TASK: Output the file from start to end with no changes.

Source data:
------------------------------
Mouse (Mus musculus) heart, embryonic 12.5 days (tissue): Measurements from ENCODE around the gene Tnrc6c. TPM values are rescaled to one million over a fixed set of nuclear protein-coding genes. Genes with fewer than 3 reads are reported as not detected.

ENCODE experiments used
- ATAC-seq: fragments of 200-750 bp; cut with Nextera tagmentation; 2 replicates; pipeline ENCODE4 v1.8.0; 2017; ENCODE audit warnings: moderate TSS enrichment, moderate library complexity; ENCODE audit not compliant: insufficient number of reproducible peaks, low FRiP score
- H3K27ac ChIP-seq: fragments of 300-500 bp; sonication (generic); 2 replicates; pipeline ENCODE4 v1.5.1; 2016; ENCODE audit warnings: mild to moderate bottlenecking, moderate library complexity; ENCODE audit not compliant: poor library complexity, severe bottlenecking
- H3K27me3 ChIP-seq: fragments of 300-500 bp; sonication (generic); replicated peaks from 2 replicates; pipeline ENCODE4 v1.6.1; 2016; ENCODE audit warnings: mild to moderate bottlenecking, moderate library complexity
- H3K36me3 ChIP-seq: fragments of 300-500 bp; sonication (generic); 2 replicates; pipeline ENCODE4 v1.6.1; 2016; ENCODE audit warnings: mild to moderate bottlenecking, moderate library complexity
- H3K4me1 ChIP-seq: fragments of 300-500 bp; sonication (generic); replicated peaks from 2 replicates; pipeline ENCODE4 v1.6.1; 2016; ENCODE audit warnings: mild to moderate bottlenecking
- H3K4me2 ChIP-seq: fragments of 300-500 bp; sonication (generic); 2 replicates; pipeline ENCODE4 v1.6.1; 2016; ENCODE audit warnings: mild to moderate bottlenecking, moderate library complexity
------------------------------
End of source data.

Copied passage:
Mouse (Mus musculus) heart, embryonic 12.5 days (tissue): Measurements from ENCODE around the gene Tnrc6c. TPM values are rescaled to one million over a fixed set of nuclear protein-coding genes. Genes with fewer than 3 reads are reported as not detected.

ENCODE experiments used
- ATAC-seq: fragments of 200-750 bp; cut with Nextera tagmentation; 2 replicates; pipeline ENCODE4 v1.8.0; 2017; ENCODE audit warnings: moderate TSS enrichment, moderate library complexity; ENCODE audit not compliant: insufficient number of reproducible peaks, low FRiP score
- H3K27ac ChIP-seq: fragments of 300-500 bp; sonication (generic); 2 replicates; pipeline ENCODE4 v1.5.1; 2016; ENCODE audit warnings: mild to moderate bottlenecking, moderate library complexity; ENCODE audit not compliant: poor library complexity, severe bottlenecking
- H3K27me3 ChIP-seq: fragments of 300-500 bp; sonication (generic); replicated peaks from 2 replicates; pipeline ENCODE4 v1.6.1; 2016; ENCODE audit warnings: mild to moderate bottlenecking, moderate library complexity
- H3K36me3 ChIP-seq: fragments of 300-500 bp; sonication (generic); 2 replicates; pipeline ENCODE4 v1.6.1; 2016; ENCODE audit warnings: mild to moderate bottlenecking, moderate library complexity
- H3K4me1 ChIP-seq: fragments of 300-500 bp; sonication (generic); replicated peaks from 2 replicates; pipeline ENCODE4 v1.6.1; 2016; ENCODE audit warnings: mild to moderate bottlenecking
- H3K4me2 ChIP-seq: fragments of 300-500 bp; sonication (generic); 2 replicates; pipeline ENCODE4 v1.6.1; 2016; ENCODE audit warnings: mild to moderate bottlenecking, moderate library complexity